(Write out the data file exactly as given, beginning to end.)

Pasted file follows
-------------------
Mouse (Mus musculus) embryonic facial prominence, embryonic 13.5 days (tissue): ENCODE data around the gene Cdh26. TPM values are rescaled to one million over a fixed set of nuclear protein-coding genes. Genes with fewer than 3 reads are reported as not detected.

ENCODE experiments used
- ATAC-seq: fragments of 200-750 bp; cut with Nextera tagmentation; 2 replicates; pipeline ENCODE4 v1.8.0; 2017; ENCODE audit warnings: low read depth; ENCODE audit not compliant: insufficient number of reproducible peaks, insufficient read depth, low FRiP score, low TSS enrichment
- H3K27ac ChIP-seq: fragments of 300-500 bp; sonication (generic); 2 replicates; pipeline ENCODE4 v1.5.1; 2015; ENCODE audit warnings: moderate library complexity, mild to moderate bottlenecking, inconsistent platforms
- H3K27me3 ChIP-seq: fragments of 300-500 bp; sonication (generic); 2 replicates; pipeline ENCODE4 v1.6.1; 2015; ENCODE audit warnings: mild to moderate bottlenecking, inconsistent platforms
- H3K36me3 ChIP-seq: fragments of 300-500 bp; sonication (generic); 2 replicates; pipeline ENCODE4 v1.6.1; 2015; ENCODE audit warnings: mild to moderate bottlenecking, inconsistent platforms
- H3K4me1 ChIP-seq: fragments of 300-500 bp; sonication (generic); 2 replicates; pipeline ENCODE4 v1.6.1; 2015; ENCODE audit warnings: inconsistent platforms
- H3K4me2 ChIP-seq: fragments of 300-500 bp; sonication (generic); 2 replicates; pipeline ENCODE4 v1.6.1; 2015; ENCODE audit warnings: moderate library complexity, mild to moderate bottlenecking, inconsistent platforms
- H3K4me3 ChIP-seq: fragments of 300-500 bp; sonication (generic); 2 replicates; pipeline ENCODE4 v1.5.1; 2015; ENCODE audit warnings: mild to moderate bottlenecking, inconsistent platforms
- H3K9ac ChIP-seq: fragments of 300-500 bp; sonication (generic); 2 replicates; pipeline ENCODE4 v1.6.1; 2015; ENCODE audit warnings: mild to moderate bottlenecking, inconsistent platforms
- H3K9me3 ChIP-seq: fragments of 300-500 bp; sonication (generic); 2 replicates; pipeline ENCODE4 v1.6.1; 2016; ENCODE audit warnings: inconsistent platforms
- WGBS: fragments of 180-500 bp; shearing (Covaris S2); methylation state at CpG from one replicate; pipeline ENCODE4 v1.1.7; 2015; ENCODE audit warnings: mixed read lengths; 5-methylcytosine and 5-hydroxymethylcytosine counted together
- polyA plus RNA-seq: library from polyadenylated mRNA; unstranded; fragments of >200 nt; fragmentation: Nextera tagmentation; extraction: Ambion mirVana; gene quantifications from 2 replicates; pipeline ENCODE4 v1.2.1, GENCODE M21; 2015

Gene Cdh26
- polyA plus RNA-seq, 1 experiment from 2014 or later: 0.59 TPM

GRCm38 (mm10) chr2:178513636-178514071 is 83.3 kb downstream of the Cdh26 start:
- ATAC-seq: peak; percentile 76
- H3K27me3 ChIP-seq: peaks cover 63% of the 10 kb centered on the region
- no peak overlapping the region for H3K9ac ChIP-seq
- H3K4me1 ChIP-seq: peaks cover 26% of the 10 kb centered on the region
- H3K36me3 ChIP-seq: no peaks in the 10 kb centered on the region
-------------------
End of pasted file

Mouse (Mus musculus) embryonic facial prominence, embryonic 13.5 days (tissue): ENCODE data around the gene Cdh26. TPM values are rescaled to one million over a fixed set of nuclear protein-coding genes. Genes with fewer than 3 reads are reported as not detected.

ENCODE experiments used
- ATAC-seq: fragments of 200-750 bp; cut with Nextera tagmentation; 2 replicates; pipeline ENCODE4 v1.8.0; 2017; ENCODE audit warnings: low read depth; ENCODE audit not compliant: insufficient number of reproducible peaks, insufficient read depth, low FRiP score, low TSS enrichment
- H3K27ac ChIP-seq: fragments of 300-500 bp; sonication (generic); 2 replicates; pipeline ENCODE4 v1.5.1; 2015; ENCODE audit warnings: moderate library complexity, mild to moderate bottlenecking, inconsistent platforms
- H3K27me3 ChIP-seq: fragments of 300-500 bp; sonication (generic); 2 replicates; pipeline ENCODE4 v1.6.1; 2015; ENCODE audit warnings: mild to moderate bottlenecking, inconsistent platforms
- H3K36me3 ChIP-seq: fragments of 300-500 bp; sonication (generic); 2 replicates; pipeline ENCODE4 v1.6.1; 2015; ENCODE audit warnings: mild to moderate bottlenecking, inconsistent platforms
- H3K4me1 ChIP-seq: fragments of 300-500 bp; sonication (generic); 2 replicates; pipeline ENCODE4 v1.6.1; 2015; ENCODE audit warnings: inconsistent platforms
- H3K4me2 ChIP-seq: fragments of 300-500 bp; sonication (generic); 2 replicates; pipeline ENCODE4 v1.6.1; 2015; ENCODE audit warnings: moderate library complexity, mild to moderate bottlenecking, inconsistent platforms
- H3K4me3 ChIP-seq: fragments of 300-500 bp; sonication (generic); 2 replicates; pipeline ENCODE4 v1.5.1; 2015; ENCODE audit warnings: mild to moderate bottlenecking, inconsistent platforms
- H3K9ac ChIP-seq: fragments of 300-500 bp; sonication (generic); 2 replicates; pipeline ENCODE4 v1.6.1; 2015; ENCODE audit warnings: mild to moderate bottlenecking, inconsistent platforms
- H3K9me3 ChIP-seq: fragments of 300-500 bp; sonication (generic); 2 replicates; pipeline ENCODE4 v1.6.1; 2016; ENCODE audit warnings: inconsistent platforms
- WGBS: fragments of 180-500 bp; shearing (Covaris S2); methylation state at CpG from one replicate; pipeline ENCODE4 v1.1.7; 2015; ENCODE audit warnings: mixed read lengths; 5-methylcytosine and 5-hydroxymethylcytosine counted together
- polyA plus RNA-seq: library from polyadenylated mRNA; unstranded; fragments of >200 nt; fragmentation: Nextera tagmentation; extraction: Ambion mirVana; gene quantifications from 2 replicates; pipeline ENCODE4 v1.2.1, GENCODE M21; 2015

Gene Cdh26
- polyA plus RNA-seq, 1 experiment from 2014 or later: 0.59 TPM

GRCm38 (mm10) chr2:178513636-178514071 is 83.3 kb downstream of the Cdh26 start:
- ATAC-seq: peak; percentile 76
- H3K27me3 ChIP-seq: peaks cover 63% of the 10 kb centered on the region
- no peak overlapping the region for H3K9ac ChIP-seq
- H3K4me1 ChIP-seq: peaks cover 26% of the 10 kb centered on the region
- H3K36me3 ChIP-seq: no peaks in the 10 kb centered on the region